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Get in early or pay 10% $ hike tax... may already be too late

Procurement professionals of Britain must get ready for blanket price hikes of up to 10 per cent as rising component costs get passed down the supply chain by tech makers.

A bunch of vendors confirmed the cost on the box – whether it be PCs, servers or networking gear – is set to rise on the back of a surge in the value of the dollar relative to the Brit pound and euro. Software will also be impacted.

Distributors pointed out a 10 per cent currency appreciation in recent months gave manufacturers little option but to act, though not all have yet adjusted them.

“The vast majority of IT components are denominated in dollars, its the international currency, and there’s not enough margin in the channel or at manufacturer level to delay this price rise any longer,” one told us.

Vendors had mulled introducing price rises six weeks or a quarter ago ago but competition in the market forced them to reconsider.

The currency pair last week dropped to $1.495 pence per £1, the lowest level since July 2013, and with the Bank of England interest rate rise hanging in the balance, continued volatility is forecast.

All products in HP’s Enterprise Group will be impacted by the upward swing. The company confirmed that it, “like any other international company, adjusts prices based on exchange rage and current fluctuations”.

“Adjustments in pricing are always communicated to our partners and customers through existing communication channels,” said a spokeswoman. The company has yet to comment about its PC or printer portfolio.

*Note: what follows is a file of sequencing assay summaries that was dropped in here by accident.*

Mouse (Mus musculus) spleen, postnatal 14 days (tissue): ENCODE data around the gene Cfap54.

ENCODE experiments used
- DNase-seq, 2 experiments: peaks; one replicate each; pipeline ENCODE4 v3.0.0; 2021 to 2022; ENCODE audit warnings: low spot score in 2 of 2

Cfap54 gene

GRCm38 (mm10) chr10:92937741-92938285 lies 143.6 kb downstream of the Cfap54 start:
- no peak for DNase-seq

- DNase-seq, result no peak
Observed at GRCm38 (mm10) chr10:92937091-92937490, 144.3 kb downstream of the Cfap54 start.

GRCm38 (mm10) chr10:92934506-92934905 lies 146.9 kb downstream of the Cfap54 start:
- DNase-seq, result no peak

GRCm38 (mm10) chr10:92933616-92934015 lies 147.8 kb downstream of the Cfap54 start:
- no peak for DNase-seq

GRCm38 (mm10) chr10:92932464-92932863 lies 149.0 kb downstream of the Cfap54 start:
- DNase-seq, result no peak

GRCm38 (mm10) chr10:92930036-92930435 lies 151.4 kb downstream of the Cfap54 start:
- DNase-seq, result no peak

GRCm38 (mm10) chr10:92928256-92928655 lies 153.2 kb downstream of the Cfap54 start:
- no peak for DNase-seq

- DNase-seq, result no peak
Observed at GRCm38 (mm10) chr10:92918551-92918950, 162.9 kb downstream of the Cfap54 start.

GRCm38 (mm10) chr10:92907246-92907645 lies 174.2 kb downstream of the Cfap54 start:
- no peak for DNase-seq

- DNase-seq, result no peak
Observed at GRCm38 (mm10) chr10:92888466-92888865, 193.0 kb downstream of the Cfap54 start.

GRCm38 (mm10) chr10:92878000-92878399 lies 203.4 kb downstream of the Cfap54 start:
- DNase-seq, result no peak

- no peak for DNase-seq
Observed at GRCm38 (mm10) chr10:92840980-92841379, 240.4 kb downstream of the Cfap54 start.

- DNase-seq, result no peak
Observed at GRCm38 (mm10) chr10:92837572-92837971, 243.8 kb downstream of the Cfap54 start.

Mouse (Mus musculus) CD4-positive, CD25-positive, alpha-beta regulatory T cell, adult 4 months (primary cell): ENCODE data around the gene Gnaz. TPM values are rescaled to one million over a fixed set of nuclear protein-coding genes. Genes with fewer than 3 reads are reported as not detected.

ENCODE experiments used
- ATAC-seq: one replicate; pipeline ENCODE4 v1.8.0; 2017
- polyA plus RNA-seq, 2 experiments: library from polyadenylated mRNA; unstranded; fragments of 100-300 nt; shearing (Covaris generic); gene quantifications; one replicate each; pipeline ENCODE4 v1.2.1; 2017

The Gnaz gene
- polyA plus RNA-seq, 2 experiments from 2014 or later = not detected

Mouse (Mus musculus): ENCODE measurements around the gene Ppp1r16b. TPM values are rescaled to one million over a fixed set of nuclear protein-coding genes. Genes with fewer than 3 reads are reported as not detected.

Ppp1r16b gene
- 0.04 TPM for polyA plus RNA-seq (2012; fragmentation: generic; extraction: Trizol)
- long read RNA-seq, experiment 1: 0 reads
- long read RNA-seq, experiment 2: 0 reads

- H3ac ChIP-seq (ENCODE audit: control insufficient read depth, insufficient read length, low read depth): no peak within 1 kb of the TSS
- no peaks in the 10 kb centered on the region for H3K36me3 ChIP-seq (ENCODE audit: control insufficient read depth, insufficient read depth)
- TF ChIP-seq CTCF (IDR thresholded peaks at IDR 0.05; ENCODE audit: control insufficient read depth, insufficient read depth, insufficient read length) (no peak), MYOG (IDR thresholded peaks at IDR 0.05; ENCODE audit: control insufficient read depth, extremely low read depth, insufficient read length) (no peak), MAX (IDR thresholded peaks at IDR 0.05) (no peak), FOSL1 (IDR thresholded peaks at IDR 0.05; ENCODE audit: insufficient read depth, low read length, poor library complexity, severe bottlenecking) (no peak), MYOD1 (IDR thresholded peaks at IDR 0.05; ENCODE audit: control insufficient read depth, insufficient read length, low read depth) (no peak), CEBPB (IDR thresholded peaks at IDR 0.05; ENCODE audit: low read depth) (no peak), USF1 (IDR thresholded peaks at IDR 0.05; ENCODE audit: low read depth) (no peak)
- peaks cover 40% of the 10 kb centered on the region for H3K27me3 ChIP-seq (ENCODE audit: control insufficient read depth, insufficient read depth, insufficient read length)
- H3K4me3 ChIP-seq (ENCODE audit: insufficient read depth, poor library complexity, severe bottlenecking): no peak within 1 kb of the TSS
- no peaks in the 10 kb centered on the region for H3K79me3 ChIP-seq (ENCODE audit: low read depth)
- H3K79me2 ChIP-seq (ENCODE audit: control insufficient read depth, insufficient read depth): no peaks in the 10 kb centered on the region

Over at Dell, a spokeswoman insisted the company strives to provide the ”best value” to punters, but refused to talk about specific hikes on products.

“As always, we will continue discuss any price fluctuations in advance with our customers and partners to ensure complete transparency,” she said.

Lenovo UK said that it too takes currency exchange rate into consideration in product planning, and like Dell and HP, refused to talk specific on the extent of the price rise.

“This is business as usual and part of the market conditions in which any international company operates.  Any changes form part of our ongoing communication to our channel partners,” said a mouthpiece.

The situation is being monitored by the folk at Acer, saying it will “apply price increases where and only IF needed. At this stage it’s impossible to say when, where and on what”.

Distributors told us the price rises were between five to 10 per cent, and one advised resellers to get to grips with the increases so that customers understand the pressures involved.

Pricing already agreed on existing deals should be honoured – we’d be interested to hear if they aren’t – but any suppliers sat on ageing inventory may well find themselves facing write-downs.

We have asked Microsoft for comment and the request is currently with the marketing pixies, probably in Redmond, who are trying to ascertain whether or not they should comment. ®

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